Casablanca Bluray Face-Off

Yesterday I watched Warner Home Video’s brand-new 70th annniversary Bluray of Casablanca. It’s grainier than the 2008 Bluray, all right, and a bit darker. I quickly wrote two prominent grain-lovers, Robert Harris and Glenn Kenny, with my views, and they wrote me back and I replied and blah-dee-blah.

“It’s darker than the ’08 version and it’s covered in billions of digital micro-mosquitoes,” I wrote. “Yes. It looks more like film in a sense but then again the grain is more distinct. I’m appalled that people who know what they’re talking about (like you two guys) are saying they prefer it to the slightly DNR’ed ’08 version. It’s like a gang of grain monks went into the control room and said, ‘Okay, let’s grain this sucker up!’ Amazing. I’ve just spoken to the ghost of Michael Curtiz about this (the Movie Godz put me in touch), and he’s not a fan either.”

Kenny replied as follows: “What I see when I look at the new disc is hardly ‘billions of micro-mosquitoes’, digital or otherwise. What I see is a less bright but more detailed picture with an uptick in structured grain, which is very different from some kind of screen of undulating black pixels. This strongly suggests to me (and of course there have been other indications) that you’re watching on an improperly calibrated set. You might want to consider entertaining that possibility and doing due journalistic diligence on the issue before complaining in a post.”

My response to Kenny: “The sharpness setting on my 50” Vizio is set on 2 or 3. It’s not too high. Many, many films that I’ve watched on Bluray (including yesterday’s arrival, A Streetcar Named Desire) look magnificent. It’s only Casablanca, Twelve Angry Men, The Third Man, Stagecoach and a few others that present a grain problem.”

Harris responded as follows: “Let us have no doubt that I’m with Glenn on this — 100% Having compared the two releases, and independent of the fact that the new element, which is a pastiche of original and dupes, has been re-scanned at 4k, I’m seeing a final result that could have been based upon the first transfer.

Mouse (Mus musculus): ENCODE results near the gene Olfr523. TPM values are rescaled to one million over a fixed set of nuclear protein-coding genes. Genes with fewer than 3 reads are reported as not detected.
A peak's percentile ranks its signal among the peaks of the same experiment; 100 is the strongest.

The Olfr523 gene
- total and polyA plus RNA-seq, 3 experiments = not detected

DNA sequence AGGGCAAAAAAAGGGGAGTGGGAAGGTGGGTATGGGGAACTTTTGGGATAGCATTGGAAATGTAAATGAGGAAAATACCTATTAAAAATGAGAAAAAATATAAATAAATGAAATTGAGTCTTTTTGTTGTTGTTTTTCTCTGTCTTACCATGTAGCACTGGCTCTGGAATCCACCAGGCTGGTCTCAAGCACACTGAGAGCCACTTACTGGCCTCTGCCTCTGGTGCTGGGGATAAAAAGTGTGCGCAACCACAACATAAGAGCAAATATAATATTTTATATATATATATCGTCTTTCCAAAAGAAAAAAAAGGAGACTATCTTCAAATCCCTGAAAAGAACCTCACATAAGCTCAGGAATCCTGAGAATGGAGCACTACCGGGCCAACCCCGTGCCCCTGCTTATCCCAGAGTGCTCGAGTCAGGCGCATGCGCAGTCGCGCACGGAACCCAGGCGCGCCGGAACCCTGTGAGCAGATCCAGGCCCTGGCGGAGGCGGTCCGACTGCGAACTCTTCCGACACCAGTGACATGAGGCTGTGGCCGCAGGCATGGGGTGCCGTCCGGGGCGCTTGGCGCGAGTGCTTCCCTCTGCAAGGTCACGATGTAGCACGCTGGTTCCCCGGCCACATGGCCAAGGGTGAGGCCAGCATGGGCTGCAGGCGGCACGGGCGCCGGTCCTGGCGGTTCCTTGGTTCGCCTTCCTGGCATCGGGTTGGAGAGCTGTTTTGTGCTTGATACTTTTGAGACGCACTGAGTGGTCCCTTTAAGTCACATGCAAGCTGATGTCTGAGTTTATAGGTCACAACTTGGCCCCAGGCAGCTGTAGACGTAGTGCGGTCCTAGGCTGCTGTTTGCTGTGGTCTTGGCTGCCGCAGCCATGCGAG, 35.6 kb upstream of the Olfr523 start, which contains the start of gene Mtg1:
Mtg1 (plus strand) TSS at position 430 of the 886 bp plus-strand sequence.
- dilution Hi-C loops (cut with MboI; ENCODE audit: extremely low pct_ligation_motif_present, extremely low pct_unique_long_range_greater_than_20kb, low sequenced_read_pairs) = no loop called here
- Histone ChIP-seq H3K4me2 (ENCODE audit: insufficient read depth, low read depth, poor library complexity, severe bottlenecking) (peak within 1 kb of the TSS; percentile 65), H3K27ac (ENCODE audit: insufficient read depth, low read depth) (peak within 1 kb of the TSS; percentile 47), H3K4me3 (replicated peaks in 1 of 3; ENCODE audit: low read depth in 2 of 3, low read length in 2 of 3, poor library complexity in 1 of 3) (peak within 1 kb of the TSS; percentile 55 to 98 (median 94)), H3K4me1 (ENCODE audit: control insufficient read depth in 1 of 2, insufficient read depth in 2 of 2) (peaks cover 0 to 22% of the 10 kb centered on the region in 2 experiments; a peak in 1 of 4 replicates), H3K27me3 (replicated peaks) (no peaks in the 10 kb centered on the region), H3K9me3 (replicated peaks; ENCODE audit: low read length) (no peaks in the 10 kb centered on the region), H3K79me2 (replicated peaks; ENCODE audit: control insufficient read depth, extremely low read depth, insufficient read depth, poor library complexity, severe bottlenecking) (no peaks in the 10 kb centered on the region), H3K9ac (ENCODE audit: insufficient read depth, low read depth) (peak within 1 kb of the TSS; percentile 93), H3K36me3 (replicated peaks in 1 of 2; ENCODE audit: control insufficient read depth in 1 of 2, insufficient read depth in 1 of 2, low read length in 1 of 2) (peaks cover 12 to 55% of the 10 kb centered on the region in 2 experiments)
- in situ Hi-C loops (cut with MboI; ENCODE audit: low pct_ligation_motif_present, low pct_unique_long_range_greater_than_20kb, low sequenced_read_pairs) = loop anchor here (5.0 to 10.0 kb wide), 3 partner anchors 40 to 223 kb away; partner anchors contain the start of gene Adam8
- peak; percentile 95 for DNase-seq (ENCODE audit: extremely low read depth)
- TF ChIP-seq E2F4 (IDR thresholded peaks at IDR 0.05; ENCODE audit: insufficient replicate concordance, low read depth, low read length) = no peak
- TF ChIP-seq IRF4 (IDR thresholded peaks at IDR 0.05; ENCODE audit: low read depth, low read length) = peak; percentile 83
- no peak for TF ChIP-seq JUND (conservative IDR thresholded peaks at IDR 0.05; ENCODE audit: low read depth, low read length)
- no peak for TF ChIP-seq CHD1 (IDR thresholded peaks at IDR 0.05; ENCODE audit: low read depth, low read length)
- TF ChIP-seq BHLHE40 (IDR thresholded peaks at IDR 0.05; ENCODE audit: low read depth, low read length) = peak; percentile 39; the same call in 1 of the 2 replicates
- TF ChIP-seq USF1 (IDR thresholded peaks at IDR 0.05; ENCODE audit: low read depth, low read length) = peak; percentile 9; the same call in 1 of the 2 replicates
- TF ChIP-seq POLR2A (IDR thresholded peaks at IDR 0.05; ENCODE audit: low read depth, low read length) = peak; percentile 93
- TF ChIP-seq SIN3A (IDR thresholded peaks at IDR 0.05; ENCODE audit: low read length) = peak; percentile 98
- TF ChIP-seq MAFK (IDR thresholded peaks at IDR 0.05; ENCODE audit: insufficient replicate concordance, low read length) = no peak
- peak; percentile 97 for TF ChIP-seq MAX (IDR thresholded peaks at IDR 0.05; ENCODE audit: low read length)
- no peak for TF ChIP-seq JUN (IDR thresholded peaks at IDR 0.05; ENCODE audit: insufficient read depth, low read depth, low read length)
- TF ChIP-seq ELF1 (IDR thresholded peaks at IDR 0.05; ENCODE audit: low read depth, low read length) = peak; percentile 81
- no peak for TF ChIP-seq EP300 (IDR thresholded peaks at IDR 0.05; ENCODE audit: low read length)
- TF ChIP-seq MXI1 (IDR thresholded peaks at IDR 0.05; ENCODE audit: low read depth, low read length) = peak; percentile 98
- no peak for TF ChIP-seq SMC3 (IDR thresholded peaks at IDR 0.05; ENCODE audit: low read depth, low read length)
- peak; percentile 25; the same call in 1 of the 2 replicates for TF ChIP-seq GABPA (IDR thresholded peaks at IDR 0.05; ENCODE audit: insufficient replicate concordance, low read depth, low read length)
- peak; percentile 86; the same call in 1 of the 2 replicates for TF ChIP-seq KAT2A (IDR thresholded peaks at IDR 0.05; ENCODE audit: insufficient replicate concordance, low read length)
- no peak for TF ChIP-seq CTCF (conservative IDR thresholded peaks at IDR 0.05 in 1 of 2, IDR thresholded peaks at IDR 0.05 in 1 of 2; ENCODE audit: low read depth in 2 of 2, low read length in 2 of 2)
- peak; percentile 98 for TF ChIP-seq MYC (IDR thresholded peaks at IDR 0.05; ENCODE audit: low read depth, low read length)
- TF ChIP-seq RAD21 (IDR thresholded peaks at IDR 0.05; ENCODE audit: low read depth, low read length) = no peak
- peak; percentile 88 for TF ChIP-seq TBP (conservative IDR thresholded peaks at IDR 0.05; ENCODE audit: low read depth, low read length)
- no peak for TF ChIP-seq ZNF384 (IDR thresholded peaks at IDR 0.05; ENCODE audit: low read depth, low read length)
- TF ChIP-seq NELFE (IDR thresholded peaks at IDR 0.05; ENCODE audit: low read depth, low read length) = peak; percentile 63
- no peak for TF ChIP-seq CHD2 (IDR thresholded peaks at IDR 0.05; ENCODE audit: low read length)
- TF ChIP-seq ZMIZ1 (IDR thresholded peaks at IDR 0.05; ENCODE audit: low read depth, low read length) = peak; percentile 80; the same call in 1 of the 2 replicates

“By that I mean that there is a slightly different overall look to gamma in the treatment of shadows and light, but with that exception, the old harvest” — i.e., the 2008 Casablanca Bluray — “appears to be precisely the same, but with grain highly reduced. This was the WB ethic at that time. And it was wrong.

Casablanca “was shot on Eastman Plus-X Cine Pan film 5231, went into use in 1941, and had slightly tighter granular characteristics than the previous stock, 1231.

“This was a classic stock, which was in use, albeit as a safety based product, until 1956, when it was replaced by 5235. A higher speed variant, Tri-X 5233 had arrived in 1954, but it was Plus-X that was the staple of the industry for 16 years — with precisely the same grain structure.

“What this means, is that every domestic production, as well as foreign works using Eastman stock, had precisely the same grain structure, with one caveat. Fully exposed, not push-processed or manipulated.

“The grain structure that we see [on the new 70th anniversary Casablanca Bluray] is a perfect representation of the original, with dupes slightly sharpened to better match original footage. That ‘look’ should have a beautiful, almost iridescent, velvety quality. If it doesn’t, something is wrong with monitor setup.

“I’m willing to go in and take a look when I’m next out, or, as I’ve mentioned to Jeff in the past, that he made need an intervention, and this may call for a visit, if he’s willing from the TV God himself, Joe Kane.”

My response to Harris and Kenny: “In other words, Mr. Harris, you are deeply impressed and very satisfied with the realism of seeing Casablanca as it actually looked on Eastman Plus-X Cine Pan film 5231. Whatever it looks like to my eye or the eye of some Walmart-frequenting Bluray customer in Bayonne or Manhattan Beach or Pensacola, it is, to you, a look of realism…and that realism, to you, is the highest standard and the ultimate consideration. And I respect that.

“I love the ’08 Bluray version of Casablanca, which doesn’t look unnatural or video-gamed to me in the slightest. It allows me to see with great shimmering clarity those wonderful fabrics and weavings and toupee hairs and plaster walls and suit threads that were there on the set when Michael Curtiz shot this film. I understand that ’08 version has been DNR’ed. But in the realm of Blurays, I want the film to look as sharp and clean and unfiltered and un-muddied as possible.

“I understand and have no problem with integrated grain — I want films to look like film. But in the matter of the ’08 Casablanca release vs. the present one, there isn’t a moment’s hesitation in saying that the ’08 version is highly pleasurable and the new version is not. The 70th anniversary grain is not enjoyable to me. To me it’s an obstruction standing between my eyes and the glory of the film’s visuals. On top of which it’s fucking darker, which I hate.

“So I am Blanche Dubois on this issue. I want magic, not realism. I don’t want the visual verite of Eastman Plus-X Cine Pan film 5231. I just want the film to look really good. And I damn sure don’t want images that are darker than on the last Bluray release, If loving the ’08 version is wrong, I don’t want to be right.